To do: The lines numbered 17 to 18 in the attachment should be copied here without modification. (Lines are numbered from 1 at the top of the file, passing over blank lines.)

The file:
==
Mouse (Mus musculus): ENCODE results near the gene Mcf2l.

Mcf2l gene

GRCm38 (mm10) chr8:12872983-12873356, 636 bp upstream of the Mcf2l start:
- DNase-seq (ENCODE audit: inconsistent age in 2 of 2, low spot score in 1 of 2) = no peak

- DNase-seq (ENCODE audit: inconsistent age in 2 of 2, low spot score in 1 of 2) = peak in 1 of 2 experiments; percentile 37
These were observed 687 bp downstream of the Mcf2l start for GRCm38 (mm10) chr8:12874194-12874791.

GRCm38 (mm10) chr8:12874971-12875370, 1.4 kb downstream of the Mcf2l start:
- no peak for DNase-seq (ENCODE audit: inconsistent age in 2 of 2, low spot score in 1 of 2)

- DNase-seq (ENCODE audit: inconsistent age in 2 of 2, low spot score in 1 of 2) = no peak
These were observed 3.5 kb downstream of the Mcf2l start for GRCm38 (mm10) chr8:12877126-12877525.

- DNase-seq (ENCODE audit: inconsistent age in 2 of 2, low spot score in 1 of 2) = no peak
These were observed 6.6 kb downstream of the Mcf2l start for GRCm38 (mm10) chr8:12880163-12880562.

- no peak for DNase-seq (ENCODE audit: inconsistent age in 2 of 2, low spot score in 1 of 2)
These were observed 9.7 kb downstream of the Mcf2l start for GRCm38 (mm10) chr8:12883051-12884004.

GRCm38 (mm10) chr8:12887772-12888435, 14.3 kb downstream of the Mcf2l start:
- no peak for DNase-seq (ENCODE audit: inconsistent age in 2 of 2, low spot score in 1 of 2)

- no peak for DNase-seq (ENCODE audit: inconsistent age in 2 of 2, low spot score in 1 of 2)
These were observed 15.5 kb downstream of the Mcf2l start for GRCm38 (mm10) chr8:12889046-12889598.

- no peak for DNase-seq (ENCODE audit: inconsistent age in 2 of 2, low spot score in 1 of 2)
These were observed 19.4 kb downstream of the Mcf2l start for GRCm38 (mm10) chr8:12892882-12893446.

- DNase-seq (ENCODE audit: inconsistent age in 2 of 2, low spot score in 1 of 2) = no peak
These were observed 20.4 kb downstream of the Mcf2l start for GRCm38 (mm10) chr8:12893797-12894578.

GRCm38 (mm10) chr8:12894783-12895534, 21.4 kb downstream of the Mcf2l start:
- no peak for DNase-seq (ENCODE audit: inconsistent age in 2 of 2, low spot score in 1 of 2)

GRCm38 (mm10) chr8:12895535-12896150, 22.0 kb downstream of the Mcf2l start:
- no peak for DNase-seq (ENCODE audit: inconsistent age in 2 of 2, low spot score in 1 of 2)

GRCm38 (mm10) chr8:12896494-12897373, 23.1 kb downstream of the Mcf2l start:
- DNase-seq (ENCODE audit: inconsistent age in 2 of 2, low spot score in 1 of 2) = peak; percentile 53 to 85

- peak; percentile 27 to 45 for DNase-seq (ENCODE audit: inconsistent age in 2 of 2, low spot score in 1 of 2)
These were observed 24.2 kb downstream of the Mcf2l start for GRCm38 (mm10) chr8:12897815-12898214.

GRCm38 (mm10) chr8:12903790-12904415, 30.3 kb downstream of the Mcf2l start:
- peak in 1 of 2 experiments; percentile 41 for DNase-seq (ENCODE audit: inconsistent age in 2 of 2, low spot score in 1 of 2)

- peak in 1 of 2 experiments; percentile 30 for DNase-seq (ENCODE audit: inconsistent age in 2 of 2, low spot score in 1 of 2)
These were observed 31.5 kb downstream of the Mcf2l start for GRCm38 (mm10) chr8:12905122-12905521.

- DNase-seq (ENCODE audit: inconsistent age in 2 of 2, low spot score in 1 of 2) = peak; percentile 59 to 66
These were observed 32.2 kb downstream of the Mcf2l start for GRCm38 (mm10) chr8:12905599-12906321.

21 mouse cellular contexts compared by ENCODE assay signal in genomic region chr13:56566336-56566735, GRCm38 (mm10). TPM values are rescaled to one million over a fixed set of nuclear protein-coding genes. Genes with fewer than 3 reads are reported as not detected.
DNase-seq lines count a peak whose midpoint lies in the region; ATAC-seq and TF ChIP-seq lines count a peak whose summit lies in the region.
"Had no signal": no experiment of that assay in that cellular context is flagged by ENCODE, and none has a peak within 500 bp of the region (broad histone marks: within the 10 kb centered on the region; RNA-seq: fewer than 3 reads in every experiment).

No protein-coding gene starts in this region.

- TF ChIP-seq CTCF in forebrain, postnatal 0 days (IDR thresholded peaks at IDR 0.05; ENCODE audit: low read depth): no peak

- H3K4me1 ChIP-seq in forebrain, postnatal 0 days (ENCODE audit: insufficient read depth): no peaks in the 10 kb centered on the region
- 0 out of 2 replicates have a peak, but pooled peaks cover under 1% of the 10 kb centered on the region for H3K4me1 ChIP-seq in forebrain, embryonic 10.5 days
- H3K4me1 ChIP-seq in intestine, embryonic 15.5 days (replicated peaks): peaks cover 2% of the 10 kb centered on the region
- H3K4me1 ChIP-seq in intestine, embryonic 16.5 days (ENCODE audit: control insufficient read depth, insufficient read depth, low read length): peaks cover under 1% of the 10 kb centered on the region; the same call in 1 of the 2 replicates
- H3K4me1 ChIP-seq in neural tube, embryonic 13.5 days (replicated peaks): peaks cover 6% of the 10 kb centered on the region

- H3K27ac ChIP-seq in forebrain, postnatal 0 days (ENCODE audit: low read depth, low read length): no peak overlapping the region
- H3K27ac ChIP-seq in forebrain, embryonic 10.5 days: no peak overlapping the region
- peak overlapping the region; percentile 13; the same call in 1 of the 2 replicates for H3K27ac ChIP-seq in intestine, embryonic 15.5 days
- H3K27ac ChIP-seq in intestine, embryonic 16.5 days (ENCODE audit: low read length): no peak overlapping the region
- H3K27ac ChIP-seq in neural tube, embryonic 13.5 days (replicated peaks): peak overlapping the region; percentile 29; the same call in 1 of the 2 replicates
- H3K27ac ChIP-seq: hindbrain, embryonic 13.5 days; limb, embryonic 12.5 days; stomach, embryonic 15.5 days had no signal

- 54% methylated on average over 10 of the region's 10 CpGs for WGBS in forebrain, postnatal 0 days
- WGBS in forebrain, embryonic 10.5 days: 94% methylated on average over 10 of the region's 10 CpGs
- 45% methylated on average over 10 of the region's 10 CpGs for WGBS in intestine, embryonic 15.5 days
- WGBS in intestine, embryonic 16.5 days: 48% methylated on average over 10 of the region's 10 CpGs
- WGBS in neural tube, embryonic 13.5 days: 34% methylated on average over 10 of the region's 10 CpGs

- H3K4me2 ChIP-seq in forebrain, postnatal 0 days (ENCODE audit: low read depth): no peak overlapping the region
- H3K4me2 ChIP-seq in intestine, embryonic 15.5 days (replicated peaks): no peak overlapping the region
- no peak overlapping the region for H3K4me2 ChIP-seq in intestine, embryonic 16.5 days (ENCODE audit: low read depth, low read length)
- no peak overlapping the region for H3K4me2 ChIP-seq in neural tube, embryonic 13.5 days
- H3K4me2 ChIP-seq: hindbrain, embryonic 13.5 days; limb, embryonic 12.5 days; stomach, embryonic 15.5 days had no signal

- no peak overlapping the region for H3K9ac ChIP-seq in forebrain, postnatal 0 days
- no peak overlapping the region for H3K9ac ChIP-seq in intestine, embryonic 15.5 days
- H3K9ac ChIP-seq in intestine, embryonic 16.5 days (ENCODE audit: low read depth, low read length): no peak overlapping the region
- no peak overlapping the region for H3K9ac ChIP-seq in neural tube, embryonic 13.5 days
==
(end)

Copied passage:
- no peak for DNase-seq (ENCODE audit: inconsistent age in 2 of 2, low spot score in 1 of 2)
These were observed 15.5 kb downstream of the Mcf2l start for GRCm38 (mm10) chr8:12889046-12889598.